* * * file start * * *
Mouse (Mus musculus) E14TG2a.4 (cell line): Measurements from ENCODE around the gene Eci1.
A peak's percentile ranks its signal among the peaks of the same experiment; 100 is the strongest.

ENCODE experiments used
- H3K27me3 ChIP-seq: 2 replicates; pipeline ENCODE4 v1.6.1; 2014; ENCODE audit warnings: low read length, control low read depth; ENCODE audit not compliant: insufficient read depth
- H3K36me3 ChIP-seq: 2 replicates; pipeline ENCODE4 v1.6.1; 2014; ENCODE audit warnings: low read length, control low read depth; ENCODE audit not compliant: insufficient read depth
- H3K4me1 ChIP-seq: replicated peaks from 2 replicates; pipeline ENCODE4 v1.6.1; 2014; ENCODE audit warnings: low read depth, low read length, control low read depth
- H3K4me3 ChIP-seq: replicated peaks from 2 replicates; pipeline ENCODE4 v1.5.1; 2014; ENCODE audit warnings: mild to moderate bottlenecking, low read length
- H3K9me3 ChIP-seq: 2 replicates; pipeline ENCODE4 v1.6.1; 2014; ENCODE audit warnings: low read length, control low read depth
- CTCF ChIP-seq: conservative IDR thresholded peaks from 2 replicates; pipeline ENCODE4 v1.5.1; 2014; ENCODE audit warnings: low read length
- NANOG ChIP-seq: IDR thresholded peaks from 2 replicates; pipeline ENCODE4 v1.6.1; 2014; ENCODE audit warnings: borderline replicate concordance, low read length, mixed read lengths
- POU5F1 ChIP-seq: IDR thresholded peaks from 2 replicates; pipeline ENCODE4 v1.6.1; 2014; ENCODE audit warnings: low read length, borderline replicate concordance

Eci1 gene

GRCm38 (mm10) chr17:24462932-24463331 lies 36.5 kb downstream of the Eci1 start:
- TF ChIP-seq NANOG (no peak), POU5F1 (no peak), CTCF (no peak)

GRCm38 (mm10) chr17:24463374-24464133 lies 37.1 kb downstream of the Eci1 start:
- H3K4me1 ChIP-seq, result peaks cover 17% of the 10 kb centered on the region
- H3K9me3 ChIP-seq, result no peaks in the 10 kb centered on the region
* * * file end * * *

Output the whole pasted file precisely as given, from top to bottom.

Mouse (Mus musculus) E14TG2a.4 (cell line): Measurements from ENCODE around the gene Eci1.
A peak's percentile ranks its signal among the peaks of the same experiment; 100 is the strongest.

ENCODE experiments used
- H3K27me3 ChIP-seq: 2 replicates; pipeline ENCODE4 v1.6.1; 2014; ENCODE audit warnings: low read length, control low read depth; ENCODE audit not compliant: insufficient read depth
- H3K36me3 ChIP-seq: 2 replicates; pipeline ENCODE4 v1.6.1; 2014; ENCODE audit warnings: low read length, control low read depth; ENCODE audit not compliant: insufficient read depth
- H3K4me1 ChIP-seq: replicated peaks from 2 replicates; pipeline ENCODE4 v1.6.1; 2014; ENCODE audit warnings: low read depth, low read length, control low read depth
- H3K4me3 ChIP-seq: replicated peaks from 2 replicates; pipeline ENCODE4 v1.5.1; 2014; ENCODE audit warnings: mild to moderate bottlenecking, low read length
- H3K9me3 ChIP-seq: 2 replicates; pipeline ENCODE4 v1.6.1; 2014; ENCODE audit warnings: low read length, control low read depth
- CTCF ChIP-seq: conservative IDR thresholded peaks from 2 replicates; pipeline ENCODE4 v1.5.1; 2014; ENCODE audit warnings: low read length
- NANOG ChIP-seq: IDR thresholded peaks from 2 replicates; pipeline ENCODE4 v1.6.1; 2014; ENCODE audit warnings: borderline replicate concordance, low read length, mixed read lengths
- POU5F1 ChIP-seq: IDR thresholded peaks from 2 replicates; pipeline ENCODE4 v1.6.1; 2014; ENCODE audit warnings: low read length, borderline replicate concordance

Eci1 gene

GRCm38 (mm10) chr17:24462932-24463331 lies 36.5 kb downstream of the Eci1 start:
- TF ChIP-seq NANOG (no peak), POU5F1 (no peak), CTCF (no peak)

GRCm38 (mm10) chr17:24463374-24464133 lies 37.1 kb downstream of the Eci1 start:
- H3K4me1 ChIP-seq, result peaks cover 17% of the 10 kb centered on the region
- H3K9me3 ChIP-seq, result no peaks in the 10 kb centered on the region